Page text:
Wisconsin Civil Justice Council Files Amicus Brief in Mayo Case

August 18th, 2017

Last week, the Wisconsin Civil Justice Council (WCJC) filed an amicus brief with the Supreme Court of Wisconsin in Ascaris Mayo v. Wis. Injured Patients and Families Compensation Fund. WCJC supports the patients’ compensation fund position on the validity of the $750,000 cap on noneconomic damages arising out of medical malpractice claims. The brief asked that the court grant the fund’s request for review.

In a July 5 opinion, the Wisconsin Court of Appeals, District 1 (Milwaukee County), found the statutory $750,000 cap unconstitutional. The court found the cap was “an unfair and illogical burden only on catastrophically injured patients, thus denying them equal protection of the law.”

The WCJC brief sets forth the parties’ interest in the case, focusing on the appropriate standard for courts considering reversal of legislative enactments. Since Ferdon v. Wis. Patient Comp. Fund, the courts have been unclear regarding the “rational basis” test as it relates to an equal protection claim. WCJC’s brief asks the Supreme Court to draw a clear line to make damages more predictable.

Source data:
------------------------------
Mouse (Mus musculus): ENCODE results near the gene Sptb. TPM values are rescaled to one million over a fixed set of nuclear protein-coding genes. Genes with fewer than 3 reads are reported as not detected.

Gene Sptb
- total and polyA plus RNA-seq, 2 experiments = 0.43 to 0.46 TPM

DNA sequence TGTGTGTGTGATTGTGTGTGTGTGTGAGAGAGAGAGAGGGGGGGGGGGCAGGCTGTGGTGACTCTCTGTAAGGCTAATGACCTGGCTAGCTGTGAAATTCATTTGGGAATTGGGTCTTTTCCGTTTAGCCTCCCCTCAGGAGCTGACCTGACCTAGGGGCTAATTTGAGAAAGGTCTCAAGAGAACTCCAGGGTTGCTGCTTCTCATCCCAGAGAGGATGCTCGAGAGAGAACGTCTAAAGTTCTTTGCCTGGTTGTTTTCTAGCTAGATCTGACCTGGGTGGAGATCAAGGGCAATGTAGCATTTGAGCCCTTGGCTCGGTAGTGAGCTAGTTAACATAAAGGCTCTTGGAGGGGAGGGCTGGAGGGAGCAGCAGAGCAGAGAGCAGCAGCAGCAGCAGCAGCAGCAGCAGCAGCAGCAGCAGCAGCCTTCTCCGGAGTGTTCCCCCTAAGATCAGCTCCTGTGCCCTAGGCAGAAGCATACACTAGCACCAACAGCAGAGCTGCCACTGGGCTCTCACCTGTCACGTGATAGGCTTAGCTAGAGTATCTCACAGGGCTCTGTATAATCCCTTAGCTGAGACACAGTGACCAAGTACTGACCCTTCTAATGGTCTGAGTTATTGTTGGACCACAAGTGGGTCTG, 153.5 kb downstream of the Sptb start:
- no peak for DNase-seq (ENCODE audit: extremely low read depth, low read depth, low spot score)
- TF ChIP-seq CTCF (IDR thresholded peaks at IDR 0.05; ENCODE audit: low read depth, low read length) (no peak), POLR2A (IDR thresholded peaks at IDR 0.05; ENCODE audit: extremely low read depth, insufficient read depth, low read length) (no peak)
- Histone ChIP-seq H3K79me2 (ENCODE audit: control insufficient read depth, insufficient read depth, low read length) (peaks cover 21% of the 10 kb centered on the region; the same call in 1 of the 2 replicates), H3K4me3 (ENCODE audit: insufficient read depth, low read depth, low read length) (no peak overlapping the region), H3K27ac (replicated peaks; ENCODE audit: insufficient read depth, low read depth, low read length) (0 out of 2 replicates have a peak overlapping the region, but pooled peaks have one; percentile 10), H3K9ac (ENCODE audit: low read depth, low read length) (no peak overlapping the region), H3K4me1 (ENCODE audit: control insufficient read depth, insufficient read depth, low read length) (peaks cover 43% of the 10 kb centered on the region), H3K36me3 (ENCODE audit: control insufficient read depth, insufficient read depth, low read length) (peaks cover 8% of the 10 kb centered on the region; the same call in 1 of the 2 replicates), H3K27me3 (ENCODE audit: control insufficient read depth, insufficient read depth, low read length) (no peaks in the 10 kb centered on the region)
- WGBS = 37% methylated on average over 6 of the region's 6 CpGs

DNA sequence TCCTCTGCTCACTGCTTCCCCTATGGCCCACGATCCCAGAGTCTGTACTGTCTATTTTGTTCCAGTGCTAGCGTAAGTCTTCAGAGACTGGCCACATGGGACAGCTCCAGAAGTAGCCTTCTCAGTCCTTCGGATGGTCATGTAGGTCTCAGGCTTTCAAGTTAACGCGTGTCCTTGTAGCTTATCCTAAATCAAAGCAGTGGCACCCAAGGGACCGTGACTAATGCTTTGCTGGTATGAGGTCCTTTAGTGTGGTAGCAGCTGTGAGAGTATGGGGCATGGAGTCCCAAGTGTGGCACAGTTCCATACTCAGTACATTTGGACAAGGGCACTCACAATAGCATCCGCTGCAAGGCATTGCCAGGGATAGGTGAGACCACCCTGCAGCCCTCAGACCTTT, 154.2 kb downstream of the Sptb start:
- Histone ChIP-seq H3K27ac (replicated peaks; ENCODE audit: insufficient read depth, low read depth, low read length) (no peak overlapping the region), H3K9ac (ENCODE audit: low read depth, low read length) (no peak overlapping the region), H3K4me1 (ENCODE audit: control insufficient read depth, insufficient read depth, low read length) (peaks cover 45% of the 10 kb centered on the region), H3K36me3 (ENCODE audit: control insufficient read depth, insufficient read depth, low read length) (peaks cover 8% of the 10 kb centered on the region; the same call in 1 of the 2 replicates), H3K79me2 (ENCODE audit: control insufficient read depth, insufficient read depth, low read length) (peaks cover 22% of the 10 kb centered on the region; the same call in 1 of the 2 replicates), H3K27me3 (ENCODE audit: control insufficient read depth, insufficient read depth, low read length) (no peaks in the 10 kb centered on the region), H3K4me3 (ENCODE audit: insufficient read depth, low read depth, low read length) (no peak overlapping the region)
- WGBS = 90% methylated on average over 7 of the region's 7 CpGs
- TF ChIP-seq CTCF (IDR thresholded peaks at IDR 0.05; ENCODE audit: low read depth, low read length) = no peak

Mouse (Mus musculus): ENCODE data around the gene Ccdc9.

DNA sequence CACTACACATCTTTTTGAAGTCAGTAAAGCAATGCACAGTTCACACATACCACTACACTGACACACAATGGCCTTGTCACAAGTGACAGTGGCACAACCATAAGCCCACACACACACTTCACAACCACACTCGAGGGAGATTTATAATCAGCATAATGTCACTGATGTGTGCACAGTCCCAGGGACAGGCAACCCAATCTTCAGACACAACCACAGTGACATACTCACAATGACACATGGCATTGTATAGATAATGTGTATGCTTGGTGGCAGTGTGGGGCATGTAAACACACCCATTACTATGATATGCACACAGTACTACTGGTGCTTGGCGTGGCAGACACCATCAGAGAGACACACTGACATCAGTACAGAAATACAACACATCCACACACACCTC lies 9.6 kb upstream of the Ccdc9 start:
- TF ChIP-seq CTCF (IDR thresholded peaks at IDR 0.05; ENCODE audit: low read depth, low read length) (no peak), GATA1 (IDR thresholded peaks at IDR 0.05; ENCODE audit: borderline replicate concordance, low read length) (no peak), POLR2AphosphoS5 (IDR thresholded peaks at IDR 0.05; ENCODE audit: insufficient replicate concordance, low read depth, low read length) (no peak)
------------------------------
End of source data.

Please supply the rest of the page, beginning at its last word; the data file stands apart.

The case arose from a septic infection resulting in the amputation of the plaintiff’s limbs. The lower court did not find negligence, but instead rested liability on improper informed consent regarding diagnosis and treatment options. The jury awarded the plaintiff $15 million in noneconomic damages, such as pain and suffering, and $1.5 million to the plaintiff’s husband for loss of society and companionship. Unaffected is the reported $8.8 million award for economic damages, which has no statutory limitation.